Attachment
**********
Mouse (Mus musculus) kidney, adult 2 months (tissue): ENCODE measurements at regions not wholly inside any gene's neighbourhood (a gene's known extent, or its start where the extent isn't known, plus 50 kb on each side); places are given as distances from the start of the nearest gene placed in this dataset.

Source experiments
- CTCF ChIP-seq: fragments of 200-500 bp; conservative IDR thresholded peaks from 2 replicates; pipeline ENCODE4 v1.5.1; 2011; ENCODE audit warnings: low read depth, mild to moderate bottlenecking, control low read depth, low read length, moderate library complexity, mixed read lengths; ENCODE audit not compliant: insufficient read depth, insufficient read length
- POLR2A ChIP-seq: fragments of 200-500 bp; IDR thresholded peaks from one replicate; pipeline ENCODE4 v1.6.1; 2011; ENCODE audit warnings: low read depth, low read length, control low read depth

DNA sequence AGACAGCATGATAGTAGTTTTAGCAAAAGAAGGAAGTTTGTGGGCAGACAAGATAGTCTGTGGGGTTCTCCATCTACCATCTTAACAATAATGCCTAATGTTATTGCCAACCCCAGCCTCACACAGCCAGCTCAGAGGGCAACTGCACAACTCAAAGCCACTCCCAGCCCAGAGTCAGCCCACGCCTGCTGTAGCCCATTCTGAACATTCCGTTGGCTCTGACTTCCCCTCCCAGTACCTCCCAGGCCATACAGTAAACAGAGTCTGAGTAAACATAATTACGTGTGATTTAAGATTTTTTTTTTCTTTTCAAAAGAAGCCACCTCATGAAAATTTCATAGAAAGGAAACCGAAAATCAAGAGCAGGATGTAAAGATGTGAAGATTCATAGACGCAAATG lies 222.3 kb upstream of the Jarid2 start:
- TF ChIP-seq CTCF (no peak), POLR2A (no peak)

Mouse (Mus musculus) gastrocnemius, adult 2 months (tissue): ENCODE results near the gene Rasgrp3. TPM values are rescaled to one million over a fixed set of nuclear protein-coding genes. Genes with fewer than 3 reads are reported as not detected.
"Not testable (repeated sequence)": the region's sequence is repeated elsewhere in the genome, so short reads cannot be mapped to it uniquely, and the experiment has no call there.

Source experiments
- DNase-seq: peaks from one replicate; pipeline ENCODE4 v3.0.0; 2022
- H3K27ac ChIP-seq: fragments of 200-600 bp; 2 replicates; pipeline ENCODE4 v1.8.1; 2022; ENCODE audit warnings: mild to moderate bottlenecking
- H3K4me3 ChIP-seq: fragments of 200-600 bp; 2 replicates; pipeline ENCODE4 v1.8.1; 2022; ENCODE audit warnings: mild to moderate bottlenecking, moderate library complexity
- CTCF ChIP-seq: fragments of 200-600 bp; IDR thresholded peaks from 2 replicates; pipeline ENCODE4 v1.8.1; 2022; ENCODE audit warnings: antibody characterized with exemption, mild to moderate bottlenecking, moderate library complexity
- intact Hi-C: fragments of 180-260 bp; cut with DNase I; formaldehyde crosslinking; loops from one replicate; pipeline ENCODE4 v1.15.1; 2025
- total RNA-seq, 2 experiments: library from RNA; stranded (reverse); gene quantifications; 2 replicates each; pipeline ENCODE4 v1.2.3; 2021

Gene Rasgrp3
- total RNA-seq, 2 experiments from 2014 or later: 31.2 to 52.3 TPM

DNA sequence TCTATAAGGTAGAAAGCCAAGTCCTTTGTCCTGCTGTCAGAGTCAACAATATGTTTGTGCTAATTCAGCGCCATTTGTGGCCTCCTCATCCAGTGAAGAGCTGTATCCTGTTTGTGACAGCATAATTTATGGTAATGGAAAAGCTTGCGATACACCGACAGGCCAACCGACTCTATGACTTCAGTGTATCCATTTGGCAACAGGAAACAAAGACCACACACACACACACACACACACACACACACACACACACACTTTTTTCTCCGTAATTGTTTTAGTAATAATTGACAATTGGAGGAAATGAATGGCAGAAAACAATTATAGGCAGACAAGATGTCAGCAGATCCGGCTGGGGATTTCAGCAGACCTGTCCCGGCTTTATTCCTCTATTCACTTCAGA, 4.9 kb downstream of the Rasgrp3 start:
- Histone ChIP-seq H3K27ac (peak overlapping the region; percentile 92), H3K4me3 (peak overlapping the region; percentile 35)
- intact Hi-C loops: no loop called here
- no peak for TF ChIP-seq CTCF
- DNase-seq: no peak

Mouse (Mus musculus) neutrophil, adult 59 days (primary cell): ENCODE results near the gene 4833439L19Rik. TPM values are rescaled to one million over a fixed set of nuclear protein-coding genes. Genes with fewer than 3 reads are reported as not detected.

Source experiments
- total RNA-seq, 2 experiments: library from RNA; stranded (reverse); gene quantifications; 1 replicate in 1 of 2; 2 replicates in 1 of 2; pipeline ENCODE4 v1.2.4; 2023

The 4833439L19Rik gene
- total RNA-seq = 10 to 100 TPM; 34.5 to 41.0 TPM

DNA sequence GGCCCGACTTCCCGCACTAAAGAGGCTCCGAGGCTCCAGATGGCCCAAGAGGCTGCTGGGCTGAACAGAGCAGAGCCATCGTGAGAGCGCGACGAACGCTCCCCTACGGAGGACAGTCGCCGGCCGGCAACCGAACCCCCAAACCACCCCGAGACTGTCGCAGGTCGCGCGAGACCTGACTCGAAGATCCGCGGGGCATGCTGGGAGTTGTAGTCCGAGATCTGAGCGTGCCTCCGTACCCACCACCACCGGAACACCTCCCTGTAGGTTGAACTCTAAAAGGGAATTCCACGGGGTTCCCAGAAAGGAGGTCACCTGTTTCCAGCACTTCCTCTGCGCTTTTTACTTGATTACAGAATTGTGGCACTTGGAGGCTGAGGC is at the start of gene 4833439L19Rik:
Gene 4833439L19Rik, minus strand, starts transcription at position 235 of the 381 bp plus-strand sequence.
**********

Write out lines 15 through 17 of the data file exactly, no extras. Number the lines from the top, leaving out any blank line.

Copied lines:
- total RNA-seq, 2 experiments: library from RNA; stranded (reverse); gene quantifications; 2 replicates each; pipeline ENCODE4 v1.2.3; 2021

Gene Rasgrp3
- total RNA-seq, 2 experiments from 2014 or later: 31.2 to 52.3 TPM